That process, we have a set of expenses that are pretty common and recurring on a monthly basis. But then there might be offhand expenses. Usually, I try to budget for that. Then when we budget for employee expenses like raises and things like that. That's the expense side.

Chris: Right.

Dee: Then revenue is--

Chris: It's not as clean as you'd think it is, right? You'd think, "Oh, there better be some money every month."

Dee: Mm-hmm.

Chris: But it's like sometimes there just isn't because you've got to buy a bunch of computers, or you've got to buy a bunch of reserved instances or something.

Dee: Mm-hmm.

Chris: I'm sure there are ways to model that out so that you smash it out over multiple months. But a lot of times it just looks like you had the worst month ever. But you didn't really.

Dee: Right. Exactly. Reserved instances are pretty costly, but you pay for those every three years or so (to AWS) because they're cheaper in the long run if you do reserved instances.

With any of this reporting, you have to look at the time period, the trend. Right? You can look at it on a monthly basis, a quarterly basis, and then an annual basis. You might have one month where you're paying for reserved instances, but then if you look at it in the full year, you are profitable.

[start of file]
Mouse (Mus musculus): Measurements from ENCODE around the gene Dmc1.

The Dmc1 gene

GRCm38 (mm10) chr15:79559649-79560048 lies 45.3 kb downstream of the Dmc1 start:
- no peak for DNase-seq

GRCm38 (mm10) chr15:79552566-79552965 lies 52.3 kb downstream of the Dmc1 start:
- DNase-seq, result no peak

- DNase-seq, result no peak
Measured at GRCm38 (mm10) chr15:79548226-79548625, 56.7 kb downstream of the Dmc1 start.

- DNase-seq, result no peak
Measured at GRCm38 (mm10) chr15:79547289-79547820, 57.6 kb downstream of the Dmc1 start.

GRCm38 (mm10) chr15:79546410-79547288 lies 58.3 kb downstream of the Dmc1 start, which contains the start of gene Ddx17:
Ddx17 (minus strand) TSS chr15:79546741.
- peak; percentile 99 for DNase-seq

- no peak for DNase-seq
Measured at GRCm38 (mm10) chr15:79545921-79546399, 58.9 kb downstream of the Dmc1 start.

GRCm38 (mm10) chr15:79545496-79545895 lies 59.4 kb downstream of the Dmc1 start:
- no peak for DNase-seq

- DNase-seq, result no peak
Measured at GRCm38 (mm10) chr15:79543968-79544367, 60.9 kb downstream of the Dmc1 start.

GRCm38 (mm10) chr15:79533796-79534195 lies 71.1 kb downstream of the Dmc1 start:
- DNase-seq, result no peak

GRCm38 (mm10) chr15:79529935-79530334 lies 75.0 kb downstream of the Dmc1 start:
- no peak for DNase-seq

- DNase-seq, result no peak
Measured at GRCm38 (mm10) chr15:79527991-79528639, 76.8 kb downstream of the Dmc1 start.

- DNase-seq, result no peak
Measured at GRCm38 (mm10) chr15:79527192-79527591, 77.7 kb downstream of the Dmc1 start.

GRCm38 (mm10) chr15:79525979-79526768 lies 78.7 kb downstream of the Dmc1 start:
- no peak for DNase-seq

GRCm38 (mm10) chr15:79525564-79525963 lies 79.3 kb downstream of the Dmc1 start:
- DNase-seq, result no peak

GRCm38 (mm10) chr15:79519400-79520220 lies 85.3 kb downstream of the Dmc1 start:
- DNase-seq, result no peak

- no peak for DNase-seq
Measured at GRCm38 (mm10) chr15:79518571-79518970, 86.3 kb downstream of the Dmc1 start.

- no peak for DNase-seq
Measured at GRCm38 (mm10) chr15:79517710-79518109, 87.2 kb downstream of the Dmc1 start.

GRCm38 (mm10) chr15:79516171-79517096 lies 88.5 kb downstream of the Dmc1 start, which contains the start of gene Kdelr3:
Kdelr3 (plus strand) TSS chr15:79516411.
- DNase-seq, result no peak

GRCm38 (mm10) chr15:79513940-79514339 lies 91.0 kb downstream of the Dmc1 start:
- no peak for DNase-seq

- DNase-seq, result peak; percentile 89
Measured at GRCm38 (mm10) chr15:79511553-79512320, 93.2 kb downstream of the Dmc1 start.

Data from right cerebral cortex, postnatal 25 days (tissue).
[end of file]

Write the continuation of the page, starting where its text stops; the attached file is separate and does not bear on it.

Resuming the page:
The key is just having a handle on when those big expenses come up and knowing you have enough reserves to be able to deal with it. Then as a whole, on an annualized basis, how healthy is your business?

We have been doing a great job at that, I will say. [Laughter]

Chris: [Laughter] Yeah. Yeah, it's good to have an absolutely accurate look at what the heck is going on at any level of your business. It's just pretty cool. Even when it sucks.

Dee: Yeah.

Chris: Even when you're like, "Well, that's a bummer. But at least we know." You know?

Dee: Yeah.

Chris: [Laughter]


Dee: It's better to face those issues head-on, just like anything else.

I remember listening to you and Alex's conflict conversation (podcast episode). It's important to face the hard stuff, even though it's hard. Nothing is going to improve if you put your head in the sand and are like, "I'm just not going to look at my expenses because maybe it'll just be okay." [Laughter]

I'm a firm believer of knowing the numbers and just dealing with what comes. Then, ideally, managing it so that you are going in a positive direction because if you don't know the bad or the good, you can't really do anything about it. But when you do, you can make sure you're on the right track.